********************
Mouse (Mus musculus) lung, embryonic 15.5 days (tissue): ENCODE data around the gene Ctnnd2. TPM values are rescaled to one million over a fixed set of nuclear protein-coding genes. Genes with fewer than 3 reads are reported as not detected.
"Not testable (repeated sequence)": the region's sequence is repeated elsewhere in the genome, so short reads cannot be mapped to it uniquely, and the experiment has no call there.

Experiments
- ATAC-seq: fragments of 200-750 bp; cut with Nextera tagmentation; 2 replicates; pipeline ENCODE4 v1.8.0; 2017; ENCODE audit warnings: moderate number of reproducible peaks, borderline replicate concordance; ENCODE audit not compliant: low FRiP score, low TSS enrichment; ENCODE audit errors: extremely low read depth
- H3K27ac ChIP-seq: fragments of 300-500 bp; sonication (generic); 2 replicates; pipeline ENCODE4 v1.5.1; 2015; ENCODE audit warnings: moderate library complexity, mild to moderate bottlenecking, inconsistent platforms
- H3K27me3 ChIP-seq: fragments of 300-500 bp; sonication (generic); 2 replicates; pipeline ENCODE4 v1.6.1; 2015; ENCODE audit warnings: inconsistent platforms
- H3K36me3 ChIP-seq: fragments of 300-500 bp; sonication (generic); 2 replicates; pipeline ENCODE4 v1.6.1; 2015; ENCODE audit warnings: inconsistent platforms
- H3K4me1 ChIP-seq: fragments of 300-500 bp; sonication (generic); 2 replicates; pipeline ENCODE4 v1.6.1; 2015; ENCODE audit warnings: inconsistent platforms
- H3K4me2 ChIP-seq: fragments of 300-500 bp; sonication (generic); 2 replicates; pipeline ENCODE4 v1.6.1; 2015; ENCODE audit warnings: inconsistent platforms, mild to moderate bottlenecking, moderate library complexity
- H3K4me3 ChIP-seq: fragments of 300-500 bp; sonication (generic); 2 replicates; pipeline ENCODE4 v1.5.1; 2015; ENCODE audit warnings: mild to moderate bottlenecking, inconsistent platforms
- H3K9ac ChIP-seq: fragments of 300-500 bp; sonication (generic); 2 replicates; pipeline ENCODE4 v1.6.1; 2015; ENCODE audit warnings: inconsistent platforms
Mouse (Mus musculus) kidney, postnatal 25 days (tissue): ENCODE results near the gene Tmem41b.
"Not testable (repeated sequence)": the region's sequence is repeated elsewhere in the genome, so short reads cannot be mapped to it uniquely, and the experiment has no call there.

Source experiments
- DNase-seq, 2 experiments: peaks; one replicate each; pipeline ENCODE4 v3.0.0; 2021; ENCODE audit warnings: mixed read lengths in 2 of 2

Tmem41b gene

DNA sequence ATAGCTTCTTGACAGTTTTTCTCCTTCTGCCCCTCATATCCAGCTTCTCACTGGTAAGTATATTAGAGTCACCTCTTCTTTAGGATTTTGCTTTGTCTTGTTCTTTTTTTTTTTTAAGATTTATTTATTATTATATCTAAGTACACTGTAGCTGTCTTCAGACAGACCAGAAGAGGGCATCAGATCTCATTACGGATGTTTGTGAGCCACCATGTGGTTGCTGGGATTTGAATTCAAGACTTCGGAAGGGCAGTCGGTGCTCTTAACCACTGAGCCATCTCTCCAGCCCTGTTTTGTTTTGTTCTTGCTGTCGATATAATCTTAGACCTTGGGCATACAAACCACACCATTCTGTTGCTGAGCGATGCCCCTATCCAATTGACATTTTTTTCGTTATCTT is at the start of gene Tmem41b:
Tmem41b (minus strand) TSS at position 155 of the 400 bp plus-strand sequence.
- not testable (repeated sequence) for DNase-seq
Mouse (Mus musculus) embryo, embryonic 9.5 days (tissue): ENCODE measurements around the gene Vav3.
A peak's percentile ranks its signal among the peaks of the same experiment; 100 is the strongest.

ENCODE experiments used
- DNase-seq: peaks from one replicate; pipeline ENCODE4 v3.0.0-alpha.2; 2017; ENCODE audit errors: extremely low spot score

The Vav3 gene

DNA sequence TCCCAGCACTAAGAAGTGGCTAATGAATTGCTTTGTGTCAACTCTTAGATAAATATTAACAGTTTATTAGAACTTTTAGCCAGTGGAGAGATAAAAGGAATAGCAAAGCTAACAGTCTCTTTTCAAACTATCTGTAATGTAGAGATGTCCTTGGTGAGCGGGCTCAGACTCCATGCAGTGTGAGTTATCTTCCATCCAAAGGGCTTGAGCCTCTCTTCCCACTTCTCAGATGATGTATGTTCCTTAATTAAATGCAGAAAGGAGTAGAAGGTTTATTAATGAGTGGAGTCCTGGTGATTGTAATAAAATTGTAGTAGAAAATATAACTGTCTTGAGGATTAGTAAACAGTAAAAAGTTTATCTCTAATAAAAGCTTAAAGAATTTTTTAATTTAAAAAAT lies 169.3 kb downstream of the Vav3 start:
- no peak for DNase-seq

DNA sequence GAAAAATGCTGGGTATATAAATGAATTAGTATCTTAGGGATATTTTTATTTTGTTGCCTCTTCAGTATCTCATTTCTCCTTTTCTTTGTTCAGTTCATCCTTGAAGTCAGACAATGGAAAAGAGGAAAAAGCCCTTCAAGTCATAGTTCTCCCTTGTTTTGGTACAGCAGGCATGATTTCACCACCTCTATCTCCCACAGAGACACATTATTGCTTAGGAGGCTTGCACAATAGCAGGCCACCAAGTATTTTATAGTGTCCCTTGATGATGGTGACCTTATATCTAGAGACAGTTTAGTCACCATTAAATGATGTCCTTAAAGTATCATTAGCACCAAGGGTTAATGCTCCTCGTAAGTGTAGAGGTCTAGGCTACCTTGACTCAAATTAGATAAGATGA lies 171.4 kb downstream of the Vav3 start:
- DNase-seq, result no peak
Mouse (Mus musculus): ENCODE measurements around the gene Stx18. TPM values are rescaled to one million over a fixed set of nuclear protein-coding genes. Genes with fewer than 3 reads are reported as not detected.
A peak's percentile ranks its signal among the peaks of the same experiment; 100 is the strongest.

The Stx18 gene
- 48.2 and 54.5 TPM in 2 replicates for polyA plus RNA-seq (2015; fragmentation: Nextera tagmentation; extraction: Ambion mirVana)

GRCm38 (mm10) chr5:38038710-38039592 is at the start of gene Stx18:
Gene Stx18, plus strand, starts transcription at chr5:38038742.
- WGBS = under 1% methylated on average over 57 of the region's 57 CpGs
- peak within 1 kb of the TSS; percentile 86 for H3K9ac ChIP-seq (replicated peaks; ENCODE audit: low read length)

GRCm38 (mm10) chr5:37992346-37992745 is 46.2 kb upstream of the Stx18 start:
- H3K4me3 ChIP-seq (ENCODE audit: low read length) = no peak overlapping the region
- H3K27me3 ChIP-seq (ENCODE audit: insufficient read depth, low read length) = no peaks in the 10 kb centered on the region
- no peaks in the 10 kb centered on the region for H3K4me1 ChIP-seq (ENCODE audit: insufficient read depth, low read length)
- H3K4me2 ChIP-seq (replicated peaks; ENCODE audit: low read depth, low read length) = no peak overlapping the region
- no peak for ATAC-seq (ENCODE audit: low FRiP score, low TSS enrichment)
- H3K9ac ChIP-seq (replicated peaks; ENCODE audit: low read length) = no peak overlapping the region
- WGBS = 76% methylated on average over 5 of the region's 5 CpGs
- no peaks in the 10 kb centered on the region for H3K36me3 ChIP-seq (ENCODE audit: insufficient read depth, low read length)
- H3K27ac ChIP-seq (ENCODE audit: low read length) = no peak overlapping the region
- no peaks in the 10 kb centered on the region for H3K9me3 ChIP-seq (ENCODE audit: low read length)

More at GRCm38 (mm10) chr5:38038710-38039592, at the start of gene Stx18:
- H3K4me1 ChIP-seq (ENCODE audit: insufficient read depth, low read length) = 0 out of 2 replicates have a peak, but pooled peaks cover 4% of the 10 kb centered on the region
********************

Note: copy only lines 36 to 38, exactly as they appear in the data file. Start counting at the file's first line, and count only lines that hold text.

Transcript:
- peak within 1 kb of the TSS; percentile 86 for H3K9ac ChIP-seq (replicated peaks; ENCODE audit: low read length)

GRCm38 (mm10) chr5:37992346-37992745 is 46.2 kb upstream of the Stx18 start:
- H3K4me3 ChIP-seq (ENCODE audit: low read length) = no peak overlapping the region